Unfortunately from the moment the crew awoke the film slips downhill into standard fare and never regains control, and I’m going to lay a lot of the blame for this at the door of Lindelof, as I can see his DNA (haha) all over it. The screenplay introduces a number of big ideas that it simply can not deal with in a 2hr film and never really payoff, other than to introduce a few scenes of interesting dialogue. This is much like his 6 years of Lost. Instead the film devolves to some fairly cheap, flat thrills that never scare or even cause tension. There are several moments throughout where something bad happens, there’s a few minutes of hysteria and noise, and then the problem goes away and they move onto the next one without any concern or reflection for what has just happened. And yes, the soundtrack is pretty dismal.

    All of the characters are severly underwritten and used merely as plot points, with Theron in particular given very little to work with. I see no use for her character other than to introduce the “twist” (that is so telegraphed they may as well not have bothered with it), and to reuse the “Father” line that was shoe-horned back into the final cut of Blade Runner.

    It is telling that the most interesting character is David who, as an android, is by design the most one-dimensional character on board, yet he is clearly the key to the whole story. But I feel there was a missed opportunity to perhaps use him as the sole protagonist, as I think the events and themes they tried to introduce would have been far more interesting and easier to deal with.

    The scenes WITH David = great
    The scenes WITHOUT = meh

    ** END RANT **

    A generous 6/10 from me, about 5 of which are for Fassbender/David.

  5. Louise says:

    It was inevitable that I was going to be disappointed by Prometheus. Aliens has been my most favourite of films from the age of 12, with Alien in the higher ranking. The stories value the relationship between characters, and so their peril and terror of monstrosity is utterly compelling. With high expectations there’s almost nowhere to go but down.

    There are so many inconsistencies and missed opportunities in Prometheus that I might pass out from lack of oxygen if I rant out loud.

    SPOILERS. LOTS AND LOTS OF SPOILERS.

    Undeveloped characters is point number one. What we know about the characters is what we are told, not shown. We are told that Elizabeth Shaw has passion and conviction. But when is it displayed? We are told (repeatedly) that David doesn’t feel, but he would seem to be motivated by spite. And then the characters contradict their own characteristics. The biologist on the crew doesn’t want to inspect what might be humankind’s first encounter with an alien body? The geologist flees the discovery of the alien body, then beds down in a room with dripping urns, which he can only get to by walking past the previous decapitated alien body? Why doesn’t the Captain review the last known footage of the missing crew before venturing into a potentially hostile environment? If Wayland believes he is worthy of eternal life, why would he place himself so readily into harms way?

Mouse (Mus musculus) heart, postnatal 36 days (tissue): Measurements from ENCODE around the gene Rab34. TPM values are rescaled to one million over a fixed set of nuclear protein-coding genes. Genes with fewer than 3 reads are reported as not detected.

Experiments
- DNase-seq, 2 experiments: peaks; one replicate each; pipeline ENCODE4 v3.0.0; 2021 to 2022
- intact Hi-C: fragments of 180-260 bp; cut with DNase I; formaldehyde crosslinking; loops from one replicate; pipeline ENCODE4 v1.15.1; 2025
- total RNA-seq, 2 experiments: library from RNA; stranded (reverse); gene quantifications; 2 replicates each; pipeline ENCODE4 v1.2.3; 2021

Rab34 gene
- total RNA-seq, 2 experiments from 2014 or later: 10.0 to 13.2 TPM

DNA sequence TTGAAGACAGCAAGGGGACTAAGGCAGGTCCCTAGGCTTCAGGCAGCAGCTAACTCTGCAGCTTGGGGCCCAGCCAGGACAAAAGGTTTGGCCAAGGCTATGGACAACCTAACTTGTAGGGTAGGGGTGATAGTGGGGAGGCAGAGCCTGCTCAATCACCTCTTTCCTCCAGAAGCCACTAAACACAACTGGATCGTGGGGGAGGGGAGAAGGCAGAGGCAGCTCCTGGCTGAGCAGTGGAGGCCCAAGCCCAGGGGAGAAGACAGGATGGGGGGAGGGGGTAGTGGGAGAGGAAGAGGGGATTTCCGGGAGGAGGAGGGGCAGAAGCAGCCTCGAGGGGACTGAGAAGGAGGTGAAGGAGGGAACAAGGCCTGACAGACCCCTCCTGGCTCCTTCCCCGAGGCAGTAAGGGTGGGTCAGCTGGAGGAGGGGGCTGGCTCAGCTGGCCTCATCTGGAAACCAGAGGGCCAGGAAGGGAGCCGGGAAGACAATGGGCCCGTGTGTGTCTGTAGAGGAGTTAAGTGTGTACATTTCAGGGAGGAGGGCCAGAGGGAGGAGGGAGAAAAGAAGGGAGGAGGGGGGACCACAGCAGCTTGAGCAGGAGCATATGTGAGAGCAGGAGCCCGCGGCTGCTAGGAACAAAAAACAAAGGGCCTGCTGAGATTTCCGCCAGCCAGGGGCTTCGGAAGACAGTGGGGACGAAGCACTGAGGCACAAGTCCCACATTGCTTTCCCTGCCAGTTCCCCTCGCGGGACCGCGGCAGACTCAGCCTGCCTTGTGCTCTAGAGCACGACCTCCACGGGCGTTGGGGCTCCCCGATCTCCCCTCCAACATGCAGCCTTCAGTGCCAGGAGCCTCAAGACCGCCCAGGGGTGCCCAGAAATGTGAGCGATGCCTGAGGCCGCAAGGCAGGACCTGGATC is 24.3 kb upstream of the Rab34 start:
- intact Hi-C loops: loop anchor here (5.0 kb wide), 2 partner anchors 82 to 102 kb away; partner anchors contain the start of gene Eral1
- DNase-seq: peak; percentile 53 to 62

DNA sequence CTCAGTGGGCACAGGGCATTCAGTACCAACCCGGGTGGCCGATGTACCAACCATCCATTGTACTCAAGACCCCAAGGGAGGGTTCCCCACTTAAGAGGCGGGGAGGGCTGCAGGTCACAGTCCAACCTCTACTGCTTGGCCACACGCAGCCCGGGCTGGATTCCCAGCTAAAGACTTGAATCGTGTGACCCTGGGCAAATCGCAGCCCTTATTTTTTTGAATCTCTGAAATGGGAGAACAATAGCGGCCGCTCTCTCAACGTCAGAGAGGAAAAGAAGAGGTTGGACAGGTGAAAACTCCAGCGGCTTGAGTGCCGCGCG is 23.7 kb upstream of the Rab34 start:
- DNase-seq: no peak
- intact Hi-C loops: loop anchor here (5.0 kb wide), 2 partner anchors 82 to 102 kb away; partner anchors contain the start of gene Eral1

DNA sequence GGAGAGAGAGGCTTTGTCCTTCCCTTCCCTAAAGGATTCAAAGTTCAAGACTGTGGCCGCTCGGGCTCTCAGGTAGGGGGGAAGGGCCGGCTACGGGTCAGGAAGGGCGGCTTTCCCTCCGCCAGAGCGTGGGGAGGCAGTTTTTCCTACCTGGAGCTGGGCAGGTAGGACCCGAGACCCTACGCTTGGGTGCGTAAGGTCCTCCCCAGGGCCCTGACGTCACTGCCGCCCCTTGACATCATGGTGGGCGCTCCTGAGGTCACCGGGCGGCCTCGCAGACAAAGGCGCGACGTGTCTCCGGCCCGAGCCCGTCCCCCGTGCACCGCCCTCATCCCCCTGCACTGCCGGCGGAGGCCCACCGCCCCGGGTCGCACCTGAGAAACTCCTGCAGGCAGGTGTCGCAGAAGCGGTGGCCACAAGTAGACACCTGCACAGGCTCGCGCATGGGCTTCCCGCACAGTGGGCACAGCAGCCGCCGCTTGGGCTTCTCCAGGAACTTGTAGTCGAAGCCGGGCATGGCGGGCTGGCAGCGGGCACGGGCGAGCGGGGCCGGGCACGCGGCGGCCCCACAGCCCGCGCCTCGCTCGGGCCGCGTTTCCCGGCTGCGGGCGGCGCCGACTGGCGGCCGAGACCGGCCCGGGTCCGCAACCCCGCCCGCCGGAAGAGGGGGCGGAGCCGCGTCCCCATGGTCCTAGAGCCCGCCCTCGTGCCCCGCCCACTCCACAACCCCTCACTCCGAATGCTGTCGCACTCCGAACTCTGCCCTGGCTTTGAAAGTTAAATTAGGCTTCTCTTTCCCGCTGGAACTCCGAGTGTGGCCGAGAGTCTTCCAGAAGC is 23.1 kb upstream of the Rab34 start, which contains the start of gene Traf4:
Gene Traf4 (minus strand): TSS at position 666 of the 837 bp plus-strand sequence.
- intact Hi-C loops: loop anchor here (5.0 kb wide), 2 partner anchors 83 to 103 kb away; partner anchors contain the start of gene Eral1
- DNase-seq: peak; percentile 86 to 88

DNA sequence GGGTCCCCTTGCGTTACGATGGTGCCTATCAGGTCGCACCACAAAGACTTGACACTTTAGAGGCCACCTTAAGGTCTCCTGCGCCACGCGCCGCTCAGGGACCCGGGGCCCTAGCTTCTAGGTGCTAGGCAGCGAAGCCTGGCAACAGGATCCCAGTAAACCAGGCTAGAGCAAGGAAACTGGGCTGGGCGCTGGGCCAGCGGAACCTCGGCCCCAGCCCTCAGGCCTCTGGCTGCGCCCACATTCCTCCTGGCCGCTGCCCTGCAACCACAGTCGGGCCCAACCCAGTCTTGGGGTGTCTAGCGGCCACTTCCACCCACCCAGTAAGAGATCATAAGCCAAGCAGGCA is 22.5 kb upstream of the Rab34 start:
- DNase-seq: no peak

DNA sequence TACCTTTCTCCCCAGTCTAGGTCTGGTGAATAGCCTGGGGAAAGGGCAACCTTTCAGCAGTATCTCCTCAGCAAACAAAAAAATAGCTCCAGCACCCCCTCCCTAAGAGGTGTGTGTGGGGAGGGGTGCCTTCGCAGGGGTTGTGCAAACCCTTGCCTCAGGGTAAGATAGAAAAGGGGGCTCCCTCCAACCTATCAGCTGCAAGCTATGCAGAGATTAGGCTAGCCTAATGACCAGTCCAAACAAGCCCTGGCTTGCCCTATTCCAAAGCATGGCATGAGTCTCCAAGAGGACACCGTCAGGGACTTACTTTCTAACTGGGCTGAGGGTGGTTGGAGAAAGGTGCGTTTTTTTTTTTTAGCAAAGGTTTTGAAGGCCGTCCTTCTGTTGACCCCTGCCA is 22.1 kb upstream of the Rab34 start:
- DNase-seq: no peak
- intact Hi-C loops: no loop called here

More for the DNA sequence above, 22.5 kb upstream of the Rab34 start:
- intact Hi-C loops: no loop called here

Misconnecting plots points is point number two. The holographic aliens seem to be running from something, but are in fact running into rooms of doom (ie, liquid contagion). If the aliens have been contaminated and given “birth” to monstrosities, where is the evidence of the “offspring”? What is the goal of the virus – genetic breakdown into melty goo; zombified superman, or face hugger/slug which lays an embryo that bursts violently through flesh? That one virus has quite a diverse range. Why was the Engineer pilot in stasis at all if he could pilot the ship independently? Couldn’t he have done that 2000 years earlier? Why does no one notice that Elizabeth has escaped the medlab and try to interrupt her surgery? It’s almost like she’s given a wide girth because the other characters think it would be more dramatic if she were alone. And for someone who has had significant surgery, Elizabeth runs, fights, and abseils with relative ease.